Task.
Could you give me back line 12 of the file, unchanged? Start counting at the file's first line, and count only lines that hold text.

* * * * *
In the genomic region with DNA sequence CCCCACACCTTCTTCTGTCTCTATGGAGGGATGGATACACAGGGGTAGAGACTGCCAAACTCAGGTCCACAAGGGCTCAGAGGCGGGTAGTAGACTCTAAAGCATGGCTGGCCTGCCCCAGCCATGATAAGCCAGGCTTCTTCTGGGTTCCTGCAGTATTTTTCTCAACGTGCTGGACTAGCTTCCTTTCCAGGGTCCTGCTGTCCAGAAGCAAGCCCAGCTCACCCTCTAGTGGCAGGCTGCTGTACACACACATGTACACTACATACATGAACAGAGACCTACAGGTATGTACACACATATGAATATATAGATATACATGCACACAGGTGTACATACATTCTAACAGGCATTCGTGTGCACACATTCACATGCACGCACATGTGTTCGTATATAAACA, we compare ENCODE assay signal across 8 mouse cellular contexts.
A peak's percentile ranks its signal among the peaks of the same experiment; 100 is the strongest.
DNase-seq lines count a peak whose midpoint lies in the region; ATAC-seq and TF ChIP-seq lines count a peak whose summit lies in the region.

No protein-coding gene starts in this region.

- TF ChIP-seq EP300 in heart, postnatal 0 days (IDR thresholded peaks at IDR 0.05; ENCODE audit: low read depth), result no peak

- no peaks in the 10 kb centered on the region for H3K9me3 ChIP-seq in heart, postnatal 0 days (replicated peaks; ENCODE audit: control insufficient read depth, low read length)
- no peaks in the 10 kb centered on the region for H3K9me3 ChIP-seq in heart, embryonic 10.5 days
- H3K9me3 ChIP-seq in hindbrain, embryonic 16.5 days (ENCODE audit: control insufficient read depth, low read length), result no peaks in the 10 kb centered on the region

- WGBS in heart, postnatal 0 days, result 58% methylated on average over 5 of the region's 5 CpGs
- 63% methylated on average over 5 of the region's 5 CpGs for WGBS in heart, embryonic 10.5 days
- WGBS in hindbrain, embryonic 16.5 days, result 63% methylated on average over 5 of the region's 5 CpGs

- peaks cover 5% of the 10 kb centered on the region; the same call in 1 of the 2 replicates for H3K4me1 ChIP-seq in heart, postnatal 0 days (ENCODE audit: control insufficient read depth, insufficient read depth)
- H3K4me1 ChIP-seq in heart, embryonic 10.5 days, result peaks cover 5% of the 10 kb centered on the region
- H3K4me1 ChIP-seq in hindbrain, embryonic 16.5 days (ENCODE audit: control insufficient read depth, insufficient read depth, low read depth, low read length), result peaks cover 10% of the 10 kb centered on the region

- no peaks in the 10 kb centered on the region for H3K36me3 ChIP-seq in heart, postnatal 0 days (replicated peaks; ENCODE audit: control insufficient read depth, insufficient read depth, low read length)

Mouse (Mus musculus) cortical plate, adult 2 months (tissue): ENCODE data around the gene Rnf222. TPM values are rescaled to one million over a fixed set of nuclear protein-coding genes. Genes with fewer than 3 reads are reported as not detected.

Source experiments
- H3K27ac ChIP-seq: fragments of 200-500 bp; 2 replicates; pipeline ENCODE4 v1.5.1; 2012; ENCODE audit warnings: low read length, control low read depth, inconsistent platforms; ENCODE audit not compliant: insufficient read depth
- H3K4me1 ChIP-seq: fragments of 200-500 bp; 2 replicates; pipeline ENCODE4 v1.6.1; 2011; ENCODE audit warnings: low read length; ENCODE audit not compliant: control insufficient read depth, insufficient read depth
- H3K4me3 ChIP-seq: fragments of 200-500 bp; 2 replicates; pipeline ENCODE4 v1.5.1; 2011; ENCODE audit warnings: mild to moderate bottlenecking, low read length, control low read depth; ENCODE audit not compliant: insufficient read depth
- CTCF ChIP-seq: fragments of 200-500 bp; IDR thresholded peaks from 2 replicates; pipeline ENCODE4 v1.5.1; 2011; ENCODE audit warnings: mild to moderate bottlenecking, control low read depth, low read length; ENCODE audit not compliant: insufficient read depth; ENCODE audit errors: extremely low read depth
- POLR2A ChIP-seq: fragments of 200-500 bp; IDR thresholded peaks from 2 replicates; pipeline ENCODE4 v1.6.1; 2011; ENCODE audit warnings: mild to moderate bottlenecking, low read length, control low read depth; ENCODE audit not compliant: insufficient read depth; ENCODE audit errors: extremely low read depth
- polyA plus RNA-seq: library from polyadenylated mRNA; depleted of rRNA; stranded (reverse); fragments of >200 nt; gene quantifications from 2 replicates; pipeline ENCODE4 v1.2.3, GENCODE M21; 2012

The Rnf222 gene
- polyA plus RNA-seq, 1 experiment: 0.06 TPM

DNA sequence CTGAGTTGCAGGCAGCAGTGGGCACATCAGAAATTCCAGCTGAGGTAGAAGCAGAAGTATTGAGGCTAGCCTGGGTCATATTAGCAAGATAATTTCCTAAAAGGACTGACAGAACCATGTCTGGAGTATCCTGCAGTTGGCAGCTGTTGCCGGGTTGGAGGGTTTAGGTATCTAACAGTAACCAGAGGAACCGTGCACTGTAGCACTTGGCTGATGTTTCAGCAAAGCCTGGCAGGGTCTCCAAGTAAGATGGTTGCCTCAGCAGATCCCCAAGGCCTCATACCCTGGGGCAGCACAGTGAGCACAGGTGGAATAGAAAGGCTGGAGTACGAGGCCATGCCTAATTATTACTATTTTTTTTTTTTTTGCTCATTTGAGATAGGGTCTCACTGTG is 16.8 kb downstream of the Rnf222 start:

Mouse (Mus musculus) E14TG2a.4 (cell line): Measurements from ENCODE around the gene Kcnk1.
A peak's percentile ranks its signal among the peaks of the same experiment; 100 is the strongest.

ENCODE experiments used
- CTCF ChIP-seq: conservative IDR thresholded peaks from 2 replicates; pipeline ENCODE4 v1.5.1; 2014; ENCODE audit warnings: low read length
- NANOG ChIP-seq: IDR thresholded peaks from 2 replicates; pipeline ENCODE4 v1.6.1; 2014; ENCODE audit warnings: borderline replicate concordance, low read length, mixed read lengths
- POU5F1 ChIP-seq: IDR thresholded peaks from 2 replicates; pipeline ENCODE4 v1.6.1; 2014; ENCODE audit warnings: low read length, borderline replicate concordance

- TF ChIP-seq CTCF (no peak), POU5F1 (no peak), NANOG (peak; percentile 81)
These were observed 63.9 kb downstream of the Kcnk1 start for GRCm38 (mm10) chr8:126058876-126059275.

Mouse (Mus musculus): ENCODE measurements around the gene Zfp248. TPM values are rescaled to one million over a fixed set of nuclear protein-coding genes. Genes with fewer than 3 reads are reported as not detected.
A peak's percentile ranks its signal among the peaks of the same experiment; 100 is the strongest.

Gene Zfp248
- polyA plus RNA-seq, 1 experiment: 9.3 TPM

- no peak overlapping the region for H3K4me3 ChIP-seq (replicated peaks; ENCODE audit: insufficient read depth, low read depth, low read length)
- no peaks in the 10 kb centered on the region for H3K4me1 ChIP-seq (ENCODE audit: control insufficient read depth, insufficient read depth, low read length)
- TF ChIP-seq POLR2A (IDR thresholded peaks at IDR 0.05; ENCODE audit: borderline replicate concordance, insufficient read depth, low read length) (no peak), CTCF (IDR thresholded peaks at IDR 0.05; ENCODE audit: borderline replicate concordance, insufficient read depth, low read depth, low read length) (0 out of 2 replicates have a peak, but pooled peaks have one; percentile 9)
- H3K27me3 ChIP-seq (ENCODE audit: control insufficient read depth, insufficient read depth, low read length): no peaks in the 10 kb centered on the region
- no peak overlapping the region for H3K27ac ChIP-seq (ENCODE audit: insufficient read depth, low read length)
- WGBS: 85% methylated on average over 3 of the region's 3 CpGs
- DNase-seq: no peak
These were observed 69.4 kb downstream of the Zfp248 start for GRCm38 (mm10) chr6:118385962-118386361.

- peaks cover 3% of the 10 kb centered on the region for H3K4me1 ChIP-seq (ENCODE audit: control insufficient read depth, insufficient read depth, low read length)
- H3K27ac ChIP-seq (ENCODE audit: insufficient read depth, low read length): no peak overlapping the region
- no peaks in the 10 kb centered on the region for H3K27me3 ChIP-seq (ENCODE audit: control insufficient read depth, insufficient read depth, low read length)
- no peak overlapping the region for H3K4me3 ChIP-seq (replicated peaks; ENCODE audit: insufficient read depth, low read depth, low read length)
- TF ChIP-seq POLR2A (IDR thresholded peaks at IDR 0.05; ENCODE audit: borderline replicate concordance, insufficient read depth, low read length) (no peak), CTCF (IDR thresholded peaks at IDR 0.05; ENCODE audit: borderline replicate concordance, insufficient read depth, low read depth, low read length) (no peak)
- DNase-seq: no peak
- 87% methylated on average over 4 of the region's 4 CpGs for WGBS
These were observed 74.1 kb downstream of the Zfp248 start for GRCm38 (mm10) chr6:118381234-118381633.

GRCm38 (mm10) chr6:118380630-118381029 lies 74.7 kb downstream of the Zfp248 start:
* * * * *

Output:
- peaks cover 5% of the 10 kb centered on the region; the same call in 1 of the 2 replicates for H3K4me1 ChIP-seq in heart, postnatal 0 days (ENCODE audit: control insufficient read depth, insufficient read depth)